Do they provide different treatments?

Although these two professions are completely different, both psychologists and psychiatrists play an important role in mental health treatment. Many times, they cooperate with each other to provide individuals with the best treatment.

For example, patients may first consult their primary care physician about the psychological symptoms they are experiencing. Then, their doctor may refer them to a psychologist for further evaluation. The psychologist may observe, evaluate, and diagnose patients before referring them to a psychiatrist who can prescribe and monitor medications.

Psychologists and psychiatrists can work together, psychologists provide behavioral interventions, and psychiatrists provide or adjust medications to best address the patient’s symptoms. The type of method required usually depends on the severity of the symptoms and the needs and wishes of the patient.

Studies have shown that people have different preferences for receiving psychotherapy alone or in combination with drugs. These preferences affect the professionals they see.

Cost may also be a factor; some studies have found that combination treatments may also be more cost-effective for patients.

Choose your career path

If you are considering a career as a therapist, you need to determine which career path is best for you. Options you might consider include:

  • Psychologist: If you are interested in psychotherapy, psychological testing, and research, this may be a good choice.
  • Psychiatrist: If you are interested in medicine and want to be able to prescribe drugs for your patients, this may be a good choice.
  • Social worker or consultant: If you want to help others but don’t want to spend five to eight years in graduate school, a career in another human service field (such as social work or consulting) may be a good choice. Based on training and experience, these professionals are also qualified to provide mental health services. Social work and consulting usually require two to three years of postgraduate study.
  • Psychiatric nursing: Psychiatric nursing is another good career choice for students interested in medicine. Senior psychiatric nurses have a master’s degree in psychiatry-mental health care or higher and are able to assess patients, diagnose diseases, provide psychotherapy and prescribe medications.

The life of a psychologist or psychiatrist

Work/life balance and working environment are other factors that students should consider when choosing a career as a psychologist or psychiatrist. Medical schools and graduate schools are rigorous and require a lot of time, resources, and energy.

Resident physicians can be very tiring, and if students choose to enter the field of psychiatry, they should feel comfortable working in a medical environment. After graduation, psychiatrists who choose to work in the hospital may need to work long hours or be on call.

Psychiatrists may work in hospitals, but they may also choose to work in community mental health centers, academic institutions, or private clinics. Those who choose to work in a private clinic may find that they have more control over their schedule and time.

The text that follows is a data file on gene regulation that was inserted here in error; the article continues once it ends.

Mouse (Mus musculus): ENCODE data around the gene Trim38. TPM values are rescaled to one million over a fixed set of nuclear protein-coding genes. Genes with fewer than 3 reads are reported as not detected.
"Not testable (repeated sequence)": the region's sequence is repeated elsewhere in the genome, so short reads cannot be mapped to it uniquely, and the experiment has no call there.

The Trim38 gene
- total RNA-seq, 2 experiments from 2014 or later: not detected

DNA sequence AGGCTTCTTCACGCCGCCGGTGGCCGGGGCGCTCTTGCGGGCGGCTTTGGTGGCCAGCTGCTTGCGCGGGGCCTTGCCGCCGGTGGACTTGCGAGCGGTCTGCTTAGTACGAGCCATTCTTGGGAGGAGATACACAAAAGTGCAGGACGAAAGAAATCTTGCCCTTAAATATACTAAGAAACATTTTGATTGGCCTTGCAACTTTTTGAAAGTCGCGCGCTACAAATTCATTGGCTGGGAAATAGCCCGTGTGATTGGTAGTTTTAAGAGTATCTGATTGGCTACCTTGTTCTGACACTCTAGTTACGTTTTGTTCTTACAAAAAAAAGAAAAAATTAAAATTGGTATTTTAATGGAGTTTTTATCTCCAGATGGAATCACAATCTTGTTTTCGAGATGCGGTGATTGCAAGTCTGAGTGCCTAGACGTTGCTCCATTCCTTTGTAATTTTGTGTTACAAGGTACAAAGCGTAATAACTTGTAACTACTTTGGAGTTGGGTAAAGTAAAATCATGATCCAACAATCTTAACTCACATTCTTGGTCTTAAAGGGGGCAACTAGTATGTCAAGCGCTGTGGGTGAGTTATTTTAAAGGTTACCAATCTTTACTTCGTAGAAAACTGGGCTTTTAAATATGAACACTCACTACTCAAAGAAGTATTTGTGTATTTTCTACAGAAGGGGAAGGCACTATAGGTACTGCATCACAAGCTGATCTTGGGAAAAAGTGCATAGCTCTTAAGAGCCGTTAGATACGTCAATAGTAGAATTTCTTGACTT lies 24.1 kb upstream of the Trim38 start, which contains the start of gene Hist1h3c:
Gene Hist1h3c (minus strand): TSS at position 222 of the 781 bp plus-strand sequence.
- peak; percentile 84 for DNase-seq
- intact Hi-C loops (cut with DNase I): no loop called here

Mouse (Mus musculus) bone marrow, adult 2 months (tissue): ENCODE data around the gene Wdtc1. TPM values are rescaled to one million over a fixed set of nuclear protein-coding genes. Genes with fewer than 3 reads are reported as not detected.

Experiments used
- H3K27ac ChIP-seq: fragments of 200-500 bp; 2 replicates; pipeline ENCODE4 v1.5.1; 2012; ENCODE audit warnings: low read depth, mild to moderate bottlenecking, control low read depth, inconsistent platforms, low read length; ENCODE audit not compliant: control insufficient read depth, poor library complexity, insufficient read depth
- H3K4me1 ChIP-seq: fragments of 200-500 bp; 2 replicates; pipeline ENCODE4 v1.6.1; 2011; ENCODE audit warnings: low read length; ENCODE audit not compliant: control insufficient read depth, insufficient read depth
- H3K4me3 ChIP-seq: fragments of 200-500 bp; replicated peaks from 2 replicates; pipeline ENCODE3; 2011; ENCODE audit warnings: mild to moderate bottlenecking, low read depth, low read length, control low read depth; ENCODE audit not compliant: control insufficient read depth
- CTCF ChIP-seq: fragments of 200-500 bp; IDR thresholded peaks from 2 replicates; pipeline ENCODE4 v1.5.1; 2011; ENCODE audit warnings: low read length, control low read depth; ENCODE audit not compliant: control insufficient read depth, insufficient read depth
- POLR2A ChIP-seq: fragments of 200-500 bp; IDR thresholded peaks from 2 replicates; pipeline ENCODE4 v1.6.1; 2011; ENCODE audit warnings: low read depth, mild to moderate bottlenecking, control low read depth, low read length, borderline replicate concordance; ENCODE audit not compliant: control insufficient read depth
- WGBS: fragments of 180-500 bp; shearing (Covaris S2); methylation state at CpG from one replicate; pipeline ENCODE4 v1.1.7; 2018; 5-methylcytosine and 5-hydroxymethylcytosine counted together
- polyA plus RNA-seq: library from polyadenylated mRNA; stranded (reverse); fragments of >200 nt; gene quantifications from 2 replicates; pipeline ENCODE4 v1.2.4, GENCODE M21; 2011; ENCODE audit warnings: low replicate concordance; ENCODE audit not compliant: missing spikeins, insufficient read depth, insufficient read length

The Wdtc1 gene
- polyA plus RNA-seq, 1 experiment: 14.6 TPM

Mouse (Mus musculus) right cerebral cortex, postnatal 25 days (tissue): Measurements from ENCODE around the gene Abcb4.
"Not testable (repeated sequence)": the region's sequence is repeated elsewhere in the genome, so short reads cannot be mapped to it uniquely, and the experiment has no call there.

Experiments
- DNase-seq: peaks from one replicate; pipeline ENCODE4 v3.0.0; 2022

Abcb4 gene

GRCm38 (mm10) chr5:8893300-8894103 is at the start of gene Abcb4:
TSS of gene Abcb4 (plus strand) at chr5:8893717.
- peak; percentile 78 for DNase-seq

Psychologists are also facing similar requirements. Some psychologists may choose to work in a hospital environment, while other psychologists can be found in mental health clinics, government agencies, academic settings, and private clinics.

Professionals in this field may find that they need to work at night and on weekends in order to serve clients who work during typical working hours. Like psychiatrists, psychologists working in the field of mental health sometimes need to be on standby or able to respond to emergencies.

Employment prospects

According to the “Occupation Outlook Handbook” issued by the US Bureau of Labor Statistics, the employment prospects of psychologists and psychiatrists are expected to grow in the next ten years.

It is estimated that between 2019 and 2029, the demand for psychiatrists will grow at a rate of 12%, adding approximately 3,300 jobs. It is estimated that between 2019 and 2029, the demand for psychologists will grow at a low rate of 3%, thereby adding approximately 5,700 jobs.

The US Bureau of Labor Statistics reports that as of May 2020, the median annual salary for psychologists is $82,180. The median annual salary of psychiatrists in May 2020 is much higher, at $217,100.

Very good sentence

Psychologists and psychiatrists represent unique professional names, but both play a key role in the field of mental health. The main difference between psychologists and psychiatrists comes down to educational background and prescribing power, but both have important goals to help patients feel better.

No one is “better” than the other, but the patient’s needs and specific symptoms may play a role in which type of professional is best suited to assist with treatment.